Alterations to the natural flow of the river can affect both suspended sediment and dissolved loads. As the flow of the Mississippi is largely regulated, the timing, location and energy of river water being discharged to the Gulf plays a critical role in the development of offshore water column stratification and the availability of select river-borne constituents to biological processes (bioavailability).
Suspended sediment concentrations in the Mississippi River have declined dramatically during the last half of the 20th century. For example, long-term suspended sediment loads in the river have fluctuated from about 1,576,000 tons per day in 1951 to about 350,000 tons per day in 2002. Researchers have also observed declines in the concentrations and loadings of organic carbon. Large flood events may both affect future downstream suspended sediment concentrations and inject elevated river-borne constituents directly into offshore waters.
The concentration of some nutrients transported downstream has increased dramatically during the last decades. For example, the current (1980-1999) average nitrate flux has increased almost threefold from what it was from 1955 to 1970. The heightened flux of bioavailable nitrogen to the Gulf is partially responsible in the formation and intensity of a large hypoxic (low oxygen concentrations in the water column, defined as less than 2 milligrams per liter) zone that occurs regularly in portions of the Mississippi Bight during summer months. The largest zone of hypoxia in the western Atlantic occurs in this region, and has been attributed in part to recent increased fertilizer use upstream.
To address linkages between the short-term flux of material off the continent and coastal hypoxia, we are currently comparing marine sediments at sites where the overlying water column has been chronically hypoxic to sites that are typically oxygen-rich. We are also developing a suite of geochemical tracers and biomarkers to provide information about historic hypoxic conditions, as preserved in the recent sedimentary record. Presumably, we can distinguish modern hypoxia from pre-anthropogenic hypoxia by evaluating historic off-continent material fluxes in age-dated sediments, as well as in individual coral bands.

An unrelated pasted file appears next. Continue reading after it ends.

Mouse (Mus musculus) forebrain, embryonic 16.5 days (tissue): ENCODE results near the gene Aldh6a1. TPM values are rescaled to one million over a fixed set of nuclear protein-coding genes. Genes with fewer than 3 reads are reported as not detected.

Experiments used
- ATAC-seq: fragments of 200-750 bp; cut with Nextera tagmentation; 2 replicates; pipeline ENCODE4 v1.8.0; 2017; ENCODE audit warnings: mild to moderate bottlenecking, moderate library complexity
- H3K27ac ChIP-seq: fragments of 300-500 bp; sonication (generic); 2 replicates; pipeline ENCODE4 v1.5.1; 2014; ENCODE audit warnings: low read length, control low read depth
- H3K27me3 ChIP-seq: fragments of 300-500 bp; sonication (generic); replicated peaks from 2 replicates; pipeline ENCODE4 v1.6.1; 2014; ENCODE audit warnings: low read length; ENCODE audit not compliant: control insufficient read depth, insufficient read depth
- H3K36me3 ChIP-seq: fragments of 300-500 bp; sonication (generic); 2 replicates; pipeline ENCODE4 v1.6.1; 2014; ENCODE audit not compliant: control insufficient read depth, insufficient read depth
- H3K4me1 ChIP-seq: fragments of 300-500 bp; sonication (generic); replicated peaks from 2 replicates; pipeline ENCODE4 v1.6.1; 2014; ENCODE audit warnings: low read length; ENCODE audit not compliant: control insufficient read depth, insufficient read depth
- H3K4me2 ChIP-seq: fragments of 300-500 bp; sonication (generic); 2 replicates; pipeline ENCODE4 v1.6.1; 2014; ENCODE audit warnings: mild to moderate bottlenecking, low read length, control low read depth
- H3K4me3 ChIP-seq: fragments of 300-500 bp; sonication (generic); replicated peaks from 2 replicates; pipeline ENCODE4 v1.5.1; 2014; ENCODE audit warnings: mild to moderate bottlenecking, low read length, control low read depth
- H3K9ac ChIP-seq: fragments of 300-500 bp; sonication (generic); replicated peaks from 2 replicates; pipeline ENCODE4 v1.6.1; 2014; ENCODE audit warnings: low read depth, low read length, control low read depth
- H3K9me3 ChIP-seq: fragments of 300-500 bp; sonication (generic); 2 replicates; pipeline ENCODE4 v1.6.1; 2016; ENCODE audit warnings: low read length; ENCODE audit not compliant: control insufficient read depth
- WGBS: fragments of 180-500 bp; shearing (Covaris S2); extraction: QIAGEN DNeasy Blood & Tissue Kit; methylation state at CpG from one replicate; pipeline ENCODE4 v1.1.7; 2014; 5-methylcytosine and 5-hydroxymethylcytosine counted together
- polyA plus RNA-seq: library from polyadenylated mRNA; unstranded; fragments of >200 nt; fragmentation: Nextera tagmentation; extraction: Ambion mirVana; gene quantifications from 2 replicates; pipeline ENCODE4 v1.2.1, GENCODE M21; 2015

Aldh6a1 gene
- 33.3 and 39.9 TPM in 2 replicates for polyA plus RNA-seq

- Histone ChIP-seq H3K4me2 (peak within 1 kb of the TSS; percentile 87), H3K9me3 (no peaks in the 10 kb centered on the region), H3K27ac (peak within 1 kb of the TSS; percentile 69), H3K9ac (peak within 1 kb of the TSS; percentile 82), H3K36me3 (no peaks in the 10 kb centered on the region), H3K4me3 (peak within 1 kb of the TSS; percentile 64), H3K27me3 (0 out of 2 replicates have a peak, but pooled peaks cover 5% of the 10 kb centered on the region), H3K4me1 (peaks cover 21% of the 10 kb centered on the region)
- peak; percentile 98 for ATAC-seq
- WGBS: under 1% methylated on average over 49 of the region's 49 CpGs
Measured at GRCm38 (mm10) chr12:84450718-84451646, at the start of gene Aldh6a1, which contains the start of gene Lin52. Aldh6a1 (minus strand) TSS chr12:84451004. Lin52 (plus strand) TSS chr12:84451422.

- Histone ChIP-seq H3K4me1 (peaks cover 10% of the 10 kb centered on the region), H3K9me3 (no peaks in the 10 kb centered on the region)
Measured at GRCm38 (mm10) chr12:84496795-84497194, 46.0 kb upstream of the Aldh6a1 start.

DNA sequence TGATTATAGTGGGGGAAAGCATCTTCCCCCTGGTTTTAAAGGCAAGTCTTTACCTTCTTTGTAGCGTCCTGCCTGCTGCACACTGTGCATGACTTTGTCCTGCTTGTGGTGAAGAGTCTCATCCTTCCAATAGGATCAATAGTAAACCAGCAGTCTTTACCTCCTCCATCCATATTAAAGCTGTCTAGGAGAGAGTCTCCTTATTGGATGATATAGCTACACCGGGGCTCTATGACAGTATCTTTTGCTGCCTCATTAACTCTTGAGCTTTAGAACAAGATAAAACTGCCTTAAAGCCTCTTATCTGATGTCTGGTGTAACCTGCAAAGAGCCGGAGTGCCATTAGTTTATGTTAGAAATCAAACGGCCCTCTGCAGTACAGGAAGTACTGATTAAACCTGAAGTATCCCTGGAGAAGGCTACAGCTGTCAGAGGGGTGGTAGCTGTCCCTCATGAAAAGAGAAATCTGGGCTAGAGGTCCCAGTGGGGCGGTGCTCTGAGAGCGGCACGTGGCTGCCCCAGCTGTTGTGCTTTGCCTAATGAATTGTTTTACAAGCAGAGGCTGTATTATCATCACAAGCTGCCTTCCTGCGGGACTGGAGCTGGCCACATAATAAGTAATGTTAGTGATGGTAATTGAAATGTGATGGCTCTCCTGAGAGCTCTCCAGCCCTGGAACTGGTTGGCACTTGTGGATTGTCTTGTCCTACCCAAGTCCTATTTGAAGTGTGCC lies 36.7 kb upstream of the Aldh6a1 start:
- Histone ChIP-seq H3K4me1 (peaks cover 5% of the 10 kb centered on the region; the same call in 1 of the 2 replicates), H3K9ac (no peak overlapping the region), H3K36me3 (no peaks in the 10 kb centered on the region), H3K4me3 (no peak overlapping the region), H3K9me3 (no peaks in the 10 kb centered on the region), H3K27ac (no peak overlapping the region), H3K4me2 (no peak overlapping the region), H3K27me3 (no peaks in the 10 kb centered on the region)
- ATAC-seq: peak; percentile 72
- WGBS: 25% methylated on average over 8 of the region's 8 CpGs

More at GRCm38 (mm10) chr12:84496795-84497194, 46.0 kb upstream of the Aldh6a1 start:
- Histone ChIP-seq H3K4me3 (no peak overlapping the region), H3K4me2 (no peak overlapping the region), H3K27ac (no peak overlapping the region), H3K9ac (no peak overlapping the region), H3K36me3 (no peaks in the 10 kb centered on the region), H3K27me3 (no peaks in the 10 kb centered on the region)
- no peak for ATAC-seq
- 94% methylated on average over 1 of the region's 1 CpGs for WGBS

Bob Rosenbauer of the U.S. Geological Survey in Menlo Park, Calif., and Brian Kindinger of ETI Professionals in St. Petersburg, Fla., sample a sediment box core collected on the R/V Longhorn during a summer 2003 cruise off the Mississippi River. Photo by Marci Marot, USGS.
At the Flower Garden Banks coral reefs, which are located in the direct pathway of the eastward-flowing Mississippi River plume, a suite of trace elements analyzed from coral growths already are revealing a continuous record of Mississippi River discharge. We are seeing a possible linkage between past fluctuations in Mississippi River discharge and offshore hypoxic events prior to the widespread use of fertilizers upstream.
Analyses of sediment cores using organic and inorganic tracers as well as benthic foraminifera appear to provide a reliable record of the historic variability of hypoxia in the northern Gulf of Mexico over the past few centuries. Natural variability in hypoxic events may be driven largely by flooding cycles of El Niño/La Niña prior to recent increases in nutrient loading. Specifically, large floods in 1979, 1983, 1993 and 1998, compounded with the widespread use of fertilizers, also appear at least partially responsible for the recent (post-1980) dramatic increase of hypoxic events in the Mississippi Bight.
Planned research will continue to explore and strengthen relationships between off-continent material flux, the rivers delivery of contaminants in sediment, and the occurrence and scale of hypoxic events. These studies will take an integrated scientific approach that incorporates the fields of geochemistry, geology, hydrology and biology.